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Discussion Starter · #1 · (Edited)
I took two of my favorites to the range Friday. A police trade-in S&W 67-6 .38 revolver with a 4" barrel, and my 3" GP100. The GP has Pachmayr Diamond Pro grips, a dab of white nail polish on the front sight, and a 9# hammer spring, the S&W is unmodified by me. No idea if the LEA that had it before did anything to it.

They both feel just right in my hand, well balanced and high quality. The S&W is a lean and mean masterpiece of industrial art, the GP is more like your beer buddy who's laid back but he works out regularly and could smash an attacker with his thumb. I wanted to see if I preferred one over the other in actual use.

The S&W's front blade and adjustable rear notch work very well, and after shooting steel plates, two paper targets, and chasing the plastic lid of a soda cup around the berm, my conclusion is it's a solid businesslike shooter. Not difficult to hit with. Mild recoil (as any 34.6 oz .38 should have), and perfect function.

The GP100's trigger has a longer stroke (something rarely mentioned in comparisons to Smiths), and it stacks and stages as you pull it. I happen to like that. And with the 9# spring it's a tactile joy. Its fixed sites are, like the Smith's, not difficult to align, and hitting the point of aim isn't difficult. Neither is made to be a precision bullseye shooter, but with practice each can hit a threat where it matters.

The GP got dirty after about a hundred rounds and the cylinder bound up. I let it cool and gently tapped it against the bench to get it to swing out. The rounds tend to stick in the chambers, no doubt due to the carbon ring built up in the .357-sized cylinder. That didn't happen in the Smith, which is .38 Special only. The rounds always slid right out of the Smith and fell to the ground when I pushed the ejector.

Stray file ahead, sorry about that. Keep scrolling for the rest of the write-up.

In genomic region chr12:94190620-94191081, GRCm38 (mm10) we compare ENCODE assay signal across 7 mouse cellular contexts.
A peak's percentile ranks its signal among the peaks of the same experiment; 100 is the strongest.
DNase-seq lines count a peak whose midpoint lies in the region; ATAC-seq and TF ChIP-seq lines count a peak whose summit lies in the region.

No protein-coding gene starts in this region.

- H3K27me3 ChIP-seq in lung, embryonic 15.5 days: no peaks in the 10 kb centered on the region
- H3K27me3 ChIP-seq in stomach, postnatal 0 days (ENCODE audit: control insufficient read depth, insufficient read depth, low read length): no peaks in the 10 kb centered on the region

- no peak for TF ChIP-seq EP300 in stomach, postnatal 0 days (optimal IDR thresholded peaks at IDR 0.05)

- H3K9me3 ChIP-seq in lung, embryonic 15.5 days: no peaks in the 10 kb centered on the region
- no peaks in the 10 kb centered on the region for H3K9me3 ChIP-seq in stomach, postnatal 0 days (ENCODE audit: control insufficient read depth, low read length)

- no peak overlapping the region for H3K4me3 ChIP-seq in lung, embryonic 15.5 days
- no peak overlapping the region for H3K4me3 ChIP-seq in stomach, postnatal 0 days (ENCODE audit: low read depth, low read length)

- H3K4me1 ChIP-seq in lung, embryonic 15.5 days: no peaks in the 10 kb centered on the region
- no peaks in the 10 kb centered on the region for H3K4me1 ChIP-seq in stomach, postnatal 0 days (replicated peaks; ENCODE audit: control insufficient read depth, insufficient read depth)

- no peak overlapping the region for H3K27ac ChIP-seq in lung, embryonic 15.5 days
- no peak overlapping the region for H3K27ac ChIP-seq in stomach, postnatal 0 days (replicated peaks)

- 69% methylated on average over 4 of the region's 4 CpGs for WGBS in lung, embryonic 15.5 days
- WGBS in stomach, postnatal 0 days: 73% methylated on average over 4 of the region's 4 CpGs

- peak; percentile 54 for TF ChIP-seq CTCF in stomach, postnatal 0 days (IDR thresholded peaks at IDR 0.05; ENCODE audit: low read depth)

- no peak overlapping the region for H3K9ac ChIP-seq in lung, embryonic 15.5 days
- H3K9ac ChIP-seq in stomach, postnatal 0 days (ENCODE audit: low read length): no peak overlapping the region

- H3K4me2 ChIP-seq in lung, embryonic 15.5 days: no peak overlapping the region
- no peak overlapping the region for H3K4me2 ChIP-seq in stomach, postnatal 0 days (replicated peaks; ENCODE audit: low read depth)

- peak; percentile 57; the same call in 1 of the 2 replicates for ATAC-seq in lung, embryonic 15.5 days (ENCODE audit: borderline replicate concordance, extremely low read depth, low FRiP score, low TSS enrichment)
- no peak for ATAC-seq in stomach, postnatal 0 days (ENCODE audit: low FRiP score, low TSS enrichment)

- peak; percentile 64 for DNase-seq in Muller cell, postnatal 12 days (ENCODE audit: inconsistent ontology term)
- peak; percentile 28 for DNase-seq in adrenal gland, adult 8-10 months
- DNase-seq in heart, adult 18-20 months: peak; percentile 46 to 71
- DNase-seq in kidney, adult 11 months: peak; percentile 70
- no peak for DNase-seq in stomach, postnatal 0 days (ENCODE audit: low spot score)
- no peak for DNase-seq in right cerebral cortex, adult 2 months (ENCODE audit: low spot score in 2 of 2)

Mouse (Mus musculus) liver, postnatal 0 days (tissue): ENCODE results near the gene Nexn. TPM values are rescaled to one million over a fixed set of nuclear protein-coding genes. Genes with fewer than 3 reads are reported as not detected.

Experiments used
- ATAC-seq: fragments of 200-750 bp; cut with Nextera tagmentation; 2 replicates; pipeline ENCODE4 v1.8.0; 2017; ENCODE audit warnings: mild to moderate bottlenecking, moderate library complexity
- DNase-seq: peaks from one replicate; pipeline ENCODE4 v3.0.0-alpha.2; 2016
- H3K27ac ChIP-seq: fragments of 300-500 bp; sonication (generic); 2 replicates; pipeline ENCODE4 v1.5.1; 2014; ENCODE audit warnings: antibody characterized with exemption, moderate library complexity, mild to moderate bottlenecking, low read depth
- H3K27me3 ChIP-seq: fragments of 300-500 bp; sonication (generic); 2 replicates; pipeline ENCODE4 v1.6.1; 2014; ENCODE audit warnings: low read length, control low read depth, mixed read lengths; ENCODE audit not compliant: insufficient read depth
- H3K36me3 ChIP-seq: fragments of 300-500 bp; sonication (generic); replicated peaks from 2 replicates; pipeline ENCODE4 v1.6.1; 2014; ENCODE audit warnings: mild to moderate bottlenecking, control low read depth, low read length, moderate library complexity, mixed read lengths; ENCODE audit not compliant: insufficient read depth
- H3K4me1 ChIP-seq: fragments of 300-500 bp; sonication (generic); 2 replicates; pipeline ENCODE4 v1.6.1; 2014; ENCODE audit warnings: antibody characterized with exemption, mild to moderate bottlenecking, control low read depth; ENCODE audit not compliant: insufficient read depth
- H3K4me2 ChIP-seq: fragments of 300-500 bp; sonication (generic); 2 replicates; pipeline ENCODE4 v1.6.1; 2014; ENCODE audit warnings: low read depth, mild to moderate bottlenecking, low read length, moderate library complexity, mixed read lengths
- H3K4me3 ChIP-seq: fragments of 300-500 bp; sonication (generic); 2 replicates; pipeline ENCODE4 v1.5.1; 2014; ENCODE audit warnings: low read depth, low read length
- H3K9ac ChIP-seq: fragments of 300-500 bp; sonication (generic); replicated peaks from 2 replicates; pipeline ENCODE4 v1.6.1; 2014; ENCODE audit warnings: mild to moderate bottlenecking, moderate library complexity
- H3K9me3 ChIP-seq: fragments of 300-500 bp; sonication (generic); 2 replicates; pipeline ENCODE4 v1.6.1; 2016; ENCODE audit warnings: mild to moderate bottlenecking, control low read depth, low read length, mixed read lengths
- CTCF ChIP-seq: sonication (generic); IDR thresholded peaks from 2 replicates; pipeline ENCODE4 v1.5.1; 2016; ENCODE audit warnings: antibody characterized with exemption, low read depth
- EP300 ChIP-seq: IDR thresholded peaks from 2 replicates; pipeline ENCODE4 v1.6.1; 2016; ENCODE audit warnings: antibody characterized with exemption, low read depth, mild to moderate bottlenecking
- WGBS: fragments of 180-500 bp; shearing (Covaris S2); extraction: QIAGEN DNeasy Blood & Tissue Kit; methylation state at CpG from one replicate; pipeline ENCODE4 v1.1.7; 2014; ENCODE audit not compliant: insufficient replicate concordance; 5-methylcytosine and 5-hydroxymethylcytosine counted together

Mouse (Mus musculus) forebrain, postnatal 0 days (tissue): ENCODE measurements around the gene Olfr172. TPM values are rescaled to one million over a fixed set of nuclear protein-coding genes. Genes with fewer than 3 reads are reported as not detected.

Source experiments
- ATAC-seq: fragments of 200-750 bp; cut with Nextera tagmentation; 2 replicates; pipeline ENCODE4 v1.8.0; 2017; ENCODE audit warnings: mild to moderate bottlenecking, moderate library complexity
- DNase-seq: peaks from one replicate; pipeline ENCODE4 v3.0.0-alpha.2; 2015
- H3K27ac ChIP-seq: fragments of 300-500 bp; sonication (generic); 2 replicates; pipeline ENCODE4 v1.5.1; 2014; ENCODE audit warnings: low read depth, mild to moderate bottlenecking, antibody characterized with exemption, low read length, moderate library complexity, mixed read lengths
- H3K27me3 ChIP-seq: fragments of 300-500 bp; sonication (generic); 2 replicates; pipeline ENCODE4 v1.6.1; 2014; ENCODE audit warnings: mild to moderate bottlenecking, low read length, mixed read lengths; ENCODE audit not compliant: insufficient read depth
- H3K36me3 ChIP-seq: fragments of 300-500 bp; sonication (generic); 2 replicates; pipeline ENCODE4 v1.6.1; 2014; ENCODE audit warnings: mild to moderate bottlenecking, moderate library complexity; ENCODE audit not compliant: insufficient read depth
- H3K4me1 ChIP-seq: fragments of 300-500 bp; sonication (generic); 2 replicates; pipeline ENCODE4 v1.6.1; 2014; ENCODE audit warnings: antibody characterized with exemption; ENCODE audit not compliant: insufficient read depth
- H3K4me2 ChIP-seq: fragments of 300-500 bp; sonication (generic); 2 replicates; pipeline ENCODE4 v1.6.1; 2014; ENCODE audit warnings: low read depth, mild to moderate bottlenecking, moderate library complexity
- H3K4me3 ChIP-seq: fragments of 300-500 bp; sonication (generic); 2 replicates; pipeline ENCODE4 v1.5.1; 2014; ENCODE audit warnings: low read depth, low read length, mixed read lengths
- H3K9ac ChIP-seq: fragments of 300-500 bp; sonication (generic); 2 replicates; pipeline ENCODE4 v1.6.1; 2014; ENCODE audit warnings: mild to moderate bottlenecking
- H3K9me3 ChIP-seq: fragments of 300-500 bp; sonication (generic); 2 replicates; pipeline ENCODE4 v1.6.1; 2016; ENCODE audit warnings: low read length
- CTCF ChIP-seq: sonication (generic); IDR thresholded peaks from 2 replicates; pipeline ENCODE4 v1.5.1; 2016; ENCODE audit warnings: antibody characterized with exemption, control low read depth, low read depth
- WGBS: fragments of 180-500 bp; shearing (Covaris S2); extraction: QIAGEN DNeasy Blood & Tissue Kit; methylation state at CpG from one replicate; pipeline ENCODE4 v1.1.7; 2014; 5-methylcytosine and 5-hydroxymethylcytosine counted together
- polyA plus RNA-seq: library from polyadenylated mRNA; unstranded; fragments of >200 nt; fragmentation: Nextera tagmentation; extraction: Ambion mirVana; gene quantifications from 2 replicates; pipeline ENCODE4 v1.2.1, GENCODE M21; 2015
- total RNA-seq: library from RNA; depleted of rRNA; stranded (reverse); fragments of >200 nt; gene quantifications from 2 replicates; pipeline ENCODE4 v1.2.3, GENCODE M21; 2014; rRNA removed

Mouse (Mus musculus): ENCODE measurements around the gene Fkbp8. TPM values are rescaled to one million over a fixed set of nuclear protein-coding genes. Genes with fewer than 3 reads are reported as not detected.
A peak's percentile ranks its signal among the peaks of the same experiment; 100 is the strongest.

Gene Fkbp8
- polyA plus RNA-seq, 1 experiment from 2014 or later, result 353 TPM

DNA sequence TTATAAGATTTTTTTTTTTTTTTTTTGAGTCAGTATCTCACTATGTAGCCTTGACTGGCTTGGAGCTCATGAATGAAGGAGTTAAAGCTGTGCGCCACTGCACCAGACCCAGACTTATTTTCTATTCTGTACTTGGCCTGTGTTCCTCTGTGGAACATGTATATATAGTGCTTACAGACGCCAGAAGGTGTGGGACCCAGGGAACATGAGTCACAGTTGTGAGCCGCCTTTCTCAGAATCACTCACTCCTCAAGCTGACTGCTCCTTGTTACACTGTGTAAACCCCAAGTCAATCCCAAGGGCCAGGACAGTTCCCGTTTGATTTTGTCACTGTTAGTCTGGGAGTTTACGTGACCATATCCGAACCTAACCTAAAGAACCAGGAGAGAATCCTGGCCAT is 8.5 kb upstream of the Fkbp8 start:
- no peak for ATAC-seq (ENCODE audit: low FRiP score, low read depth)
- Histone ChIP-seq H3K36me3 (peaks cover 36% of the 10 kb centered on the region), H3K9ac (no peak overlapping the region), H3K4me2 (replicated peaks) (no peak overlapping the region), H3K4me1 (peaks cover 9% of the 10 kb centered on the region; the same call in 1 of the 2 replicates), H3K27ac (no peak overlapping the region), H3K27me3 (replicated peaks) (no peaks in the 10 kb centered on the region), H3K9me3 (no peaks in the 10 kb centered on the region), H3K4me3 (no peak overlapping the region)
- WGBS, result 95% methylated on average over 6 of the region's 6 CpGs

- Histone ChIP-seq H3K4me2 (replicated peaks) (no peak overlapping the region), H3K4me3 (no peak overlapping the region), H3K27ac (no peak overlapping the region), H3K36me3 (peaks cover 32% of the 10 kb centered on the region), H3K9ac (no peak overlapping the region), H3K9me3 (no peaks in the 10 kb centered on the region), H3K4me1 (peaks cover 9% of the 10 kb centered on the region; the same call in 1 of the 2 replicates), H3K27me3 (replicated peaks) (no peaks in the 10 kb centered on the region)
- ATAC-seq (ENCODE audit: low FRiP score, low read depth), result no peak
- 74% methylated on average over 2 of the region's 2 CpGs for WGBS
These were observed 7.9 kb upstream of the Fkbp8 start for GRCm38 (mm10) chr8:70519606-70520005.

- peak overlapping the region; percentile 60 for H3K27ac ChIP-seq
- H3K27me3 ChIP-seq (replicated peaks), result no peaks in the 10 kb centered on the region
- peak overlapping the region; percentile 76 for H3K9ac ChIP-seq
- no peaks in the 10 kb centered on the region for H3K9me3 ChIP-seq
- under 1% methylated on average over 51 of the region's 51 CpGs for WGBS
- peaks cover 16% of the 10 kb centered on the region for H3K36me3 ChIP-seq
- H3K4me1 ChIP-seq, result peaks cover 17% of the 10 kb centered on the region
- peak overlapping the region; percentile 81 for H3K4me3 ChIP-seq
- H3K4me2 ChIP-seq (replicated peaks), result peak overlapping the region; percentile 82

Nevertheless, I really prefer the GP100. As long as I keep it clean inside, it shouldn't get sticky. It's one ounce lighter than the 67-6, and with the light trigger it's just plain fun to shoot. Both excel at what they do, but if I had to pick one in an emergency, it would be the GP.

 

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What's going on with the discoloration on the GP100 cylinder?

I admire the looks of that Smith.
 

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The discoloration no doubt is powder residue. I wonder is the gap bigger on the GP versus on the Smith?
 

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Discussion Starter · #4 · (Edited)
I hadn't cleaned either one, that's powder residue. Now they're **** & span.

I don't have any gauges to measure the gap, but it may be due to the Ruger's brushed finish vs. the Smith's more polished finish. Soot sticks better to the brushed finish and routine handling rubs it off the Smith. I also didn't shoot nearly as many rounds through the Smith.
 
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